The UK coalition government will have to ensure fewer failed public sector IT projects in the future if it wants to avoid a public backlash, according to the former boss of the Office of Government Commerce (OGC) Sir Peter Gershon. Speaking at the Association for Project Management conference in London last Thursday he said: " …
Not quite true
"Green's report claims that the Government is losing billions every year by failing to negotiate the best deals."
The claim isn't true. The trouble is that Government procurement is so obsessed with political correctness and trying to tie down suppliers that it doesn't ask the right questions. It usually doesn't know the right questions to ask, but is afraid to engage a potential supplier in a pre-procurement scoping exercise to more accurately determine the project approach and a viable requirements set.
The tenderers then bid against ill-defined and/or irrelevant requirements,dooming the project before it's even begun. Price is also generally considered separately to quality, often assessed by different reviewing panels. Consequently there's little appreciation of when a higher-priced product is offering better value. Astonishingly, Government always loses at this game:it never seems to luck into a good product at a low price.
Finally, there's too much risk aversion in the whole process. this leads to a constricted approach all the way through, and doesn't allow the brains (on both sides) to be able to navigate project obstacles efficiently. If everyone involved was more concerned with doing it right, and not so concerned with covering their own arse, then projects would run more smoothly.
Political correctness indeed - cause of the EU and its procurement laws sometimes appear to get in the way?
"Actually I quite like learning from failure. I think we learn a lot that way."
That a pretty much vertical curve for our Government! Gershon's completely missed the point when he talks about skills shortages for starters; the governemnt spends far too much money on overpriced consultancy becuase there's no-one in governement with the sufficent knowledge of IT.
What they should be doing is bringing some real skilled technical staff in on a permanent basis to deliver existing projects so they can stop paying the consultants. His comment that there will be a skills shortage a result of job losses is complete tosh, the already is a skills shortage and now they need to shed jobs they'll have to carry on paying hand over fist.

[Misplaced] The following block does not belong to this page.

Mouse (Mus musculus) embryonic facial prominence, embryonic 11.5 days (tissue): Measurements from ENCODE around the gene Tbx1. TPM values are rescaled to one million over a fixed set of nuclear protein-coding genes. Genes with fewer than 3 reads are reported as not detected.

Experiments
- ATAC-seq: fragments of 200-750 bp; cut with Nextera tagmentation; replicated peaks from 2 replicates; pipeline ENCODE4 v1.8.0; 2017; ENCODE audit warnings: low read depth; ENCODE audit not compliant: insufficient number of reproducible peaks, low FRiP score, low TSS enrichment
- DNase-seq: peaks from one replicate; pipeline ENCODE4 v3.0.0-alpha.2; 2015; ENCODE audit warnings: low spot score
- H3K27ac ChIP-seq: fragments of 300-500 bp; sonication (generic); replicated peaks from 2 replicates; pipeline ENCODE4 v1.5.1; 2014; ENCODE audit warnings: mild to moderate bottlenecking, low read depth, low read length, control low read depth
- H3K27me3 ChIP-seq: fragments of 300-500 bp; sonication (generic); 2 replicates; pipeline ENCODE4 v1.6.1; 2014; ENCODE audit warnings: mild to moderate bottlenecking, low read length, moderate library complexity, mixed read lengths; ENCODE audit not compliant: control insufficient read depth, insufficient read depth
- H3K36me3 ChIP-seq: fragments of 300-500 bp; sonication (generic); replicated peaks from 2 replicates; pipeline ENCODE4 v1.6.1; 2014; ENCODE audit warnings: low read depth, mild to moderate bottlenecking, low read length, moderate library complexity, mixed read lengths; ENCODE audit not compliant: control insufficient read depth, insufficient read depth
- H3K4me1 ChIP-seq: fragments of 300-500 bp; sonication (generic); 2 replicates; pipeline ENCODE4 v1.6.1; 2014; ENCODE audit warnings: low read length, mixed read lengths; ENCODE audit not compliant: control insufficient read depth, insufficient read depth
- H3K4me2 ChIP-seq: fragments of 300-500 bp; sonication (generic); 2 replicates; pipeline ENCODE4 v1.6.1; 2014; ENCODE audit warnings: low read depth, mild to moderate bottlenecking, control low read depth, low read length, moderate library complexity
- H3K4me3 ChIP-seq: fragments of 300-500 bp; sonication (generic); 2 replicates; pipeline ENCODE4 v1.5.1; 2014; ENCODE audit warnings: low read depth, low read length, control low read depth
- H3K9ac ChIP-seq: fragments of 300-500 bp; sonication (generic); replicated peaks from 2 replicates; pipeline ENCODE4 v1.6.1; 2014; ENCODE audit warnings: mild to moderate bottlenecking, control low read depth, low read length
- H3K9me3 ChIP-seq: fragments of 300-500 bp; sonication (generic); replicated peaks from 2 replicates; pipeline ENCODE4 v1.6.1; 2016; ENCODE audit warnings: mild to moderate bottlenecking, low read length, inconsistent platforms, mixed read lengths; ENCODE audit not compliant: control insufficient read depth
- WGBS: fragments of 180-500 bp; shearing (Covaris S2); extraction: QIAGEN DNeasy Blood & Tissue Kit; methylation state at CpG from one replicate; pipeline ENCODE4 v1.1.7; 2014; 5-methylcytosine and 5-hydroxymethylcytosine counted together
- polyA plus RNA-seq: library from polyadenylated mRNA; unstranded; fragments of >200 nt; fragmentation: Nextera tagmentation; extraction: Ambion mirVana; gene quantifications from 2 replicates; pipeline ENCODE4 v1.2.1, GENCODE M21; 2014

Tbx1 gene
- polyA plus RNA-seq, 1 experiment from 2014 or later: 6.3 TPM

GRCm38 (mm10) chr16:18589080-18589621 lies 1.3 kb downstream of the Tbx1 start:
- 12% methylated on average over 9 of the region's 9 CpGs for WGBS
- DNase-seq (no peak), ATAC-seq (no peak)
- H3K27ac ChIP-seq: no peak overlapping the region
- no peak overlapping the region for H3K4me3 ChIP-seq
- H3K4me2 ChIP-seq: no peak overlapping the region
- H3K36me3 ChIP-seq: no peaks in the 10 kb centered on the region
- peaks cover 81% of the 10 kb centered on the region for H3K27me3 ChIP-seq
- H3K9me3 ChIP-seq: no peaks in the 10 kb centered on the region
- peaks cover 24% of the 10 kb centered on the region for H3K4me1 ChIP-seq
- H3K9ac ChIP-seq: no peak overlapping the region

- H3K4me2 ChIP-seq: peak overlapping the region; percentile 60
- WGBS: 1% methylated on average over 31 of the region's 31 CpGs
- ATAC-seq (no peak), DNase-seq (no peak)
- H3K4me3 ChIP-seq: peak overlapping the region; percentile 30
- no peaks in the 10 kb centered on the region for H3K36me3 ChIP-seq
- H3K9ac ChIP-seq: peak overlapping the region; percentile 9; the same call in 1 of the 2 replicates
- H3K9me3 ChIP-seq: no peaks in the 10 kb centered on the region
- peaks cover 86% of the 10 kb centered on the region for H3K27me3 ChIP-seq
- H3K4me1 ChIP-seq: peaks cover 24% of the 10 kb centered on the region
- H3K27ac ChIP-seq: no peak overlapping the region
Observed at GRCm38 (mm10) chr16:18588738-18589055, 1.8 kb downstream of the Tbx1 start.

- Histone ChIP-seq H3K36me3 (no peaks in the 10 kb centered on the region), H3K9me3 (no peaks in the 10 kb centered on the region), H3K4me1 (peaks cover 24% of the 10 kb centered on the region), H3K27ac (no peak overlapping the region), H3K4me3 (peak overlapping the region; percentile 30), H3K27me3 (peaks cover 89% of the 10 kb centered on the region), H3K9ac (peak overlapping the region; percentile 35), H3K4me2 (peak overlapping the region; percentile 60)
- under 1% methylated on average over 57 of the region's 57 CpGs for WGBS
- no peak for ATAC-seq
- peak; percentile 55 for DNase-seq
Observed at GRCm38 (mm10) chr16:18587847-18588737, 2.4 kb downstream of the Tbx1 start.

That and his "I'm not going comment on procurement, I'm doing project management is a) a spineless cop out and b) indictative of the asre-covering nature of ministers and c) a damning indictment of how blinkered they are, without visibilty of the wider picture nothing will change.
Growing in house skills
Old fashioned idea. Still popular in some places.
"public projects....have greater accountability,...."
Heard much about the public censuring of those running NHS IT (£15Bn and counting)
Identity card scheme? You can bet the vermin who proposed this are still very much in place.
Interception modernisation programme (Yes it's just started but a £12Bn *minimum* budget was the *only* estimate ever issued so you know it's going to rise and I'd suggest the snoop boxes at ISP's will be from BAe's Dettica subsidiary as virtually a done deal virually guarantees cost overruns )
Governments *love* big ideas. That urge to leave your programme in a department "Look at my works and tremble" afflicts all second raters and a few first raters.
A little more naming and shaming would not be unreasonable.
One point that has been made over and *over* again is you don't buy IT to install IT, you buy it to make organisational *change*.
Start with the *change* objective and figure out where and how (if *any*) IT systems (hardware or software) need to be introduced or altered.
...by a man far removed from the reality of actually making things happen.
I admire his optimism.
"Failed projects will have an implication on how the public views the government."
Well they've never given a flying fuck to date and I look forward to this entirely sensible change in attitude from the Great Unwashed. Just don't expect me to hold my breath.
"This means the media often has a field day."
Presumably he either means Private Eye or a "media field day" has been extended in scope to include 2 column inches on page 24 and an op-ed article on slow news day.
How much did he get paid for spouting these obvious generalities?
I'd do it for lunch and bus fare.
To clarify - we don't pay speakers to speak at the APM Conference, although we do supply lunch ;)
How much did he get paid?
... a knighthood for his work on public procurement and regular fees from the Efficiency Board which was set up by the ERG.
Highlights of Sir Peter Gershon's session
A clip with highlights of Sir Peter's session can be found at http://www.apm5dimensions.com/news/apm-conference-reflects-spending-review
Actually I quite like learning from failure. I think we learn a lot that way
Wow! "we" must know so much by now it must be quite a challenge finding new ways to fail.
It's not the *scale* of the fails. It's the *predicatability*
The *same* top 10 reasons for IT project failures, rotating around each other.
Over and over and over and over and over and over and over and over and over and over again.
- Review Apple iPhone 6: Looking good, slim. How about... oh, your battery died
- +Comment EMC, HP blockbuster 'merger' shocker comes a cropper
- Review + Vid iPhone 6 Plus: What a waste of gorgeous fat pixel density
- Moon landing was real and WE CAN PROVE IT, says Nvidia
- Apple's iPhone 6 first-day sales are MEANINGLESS, mutters analyst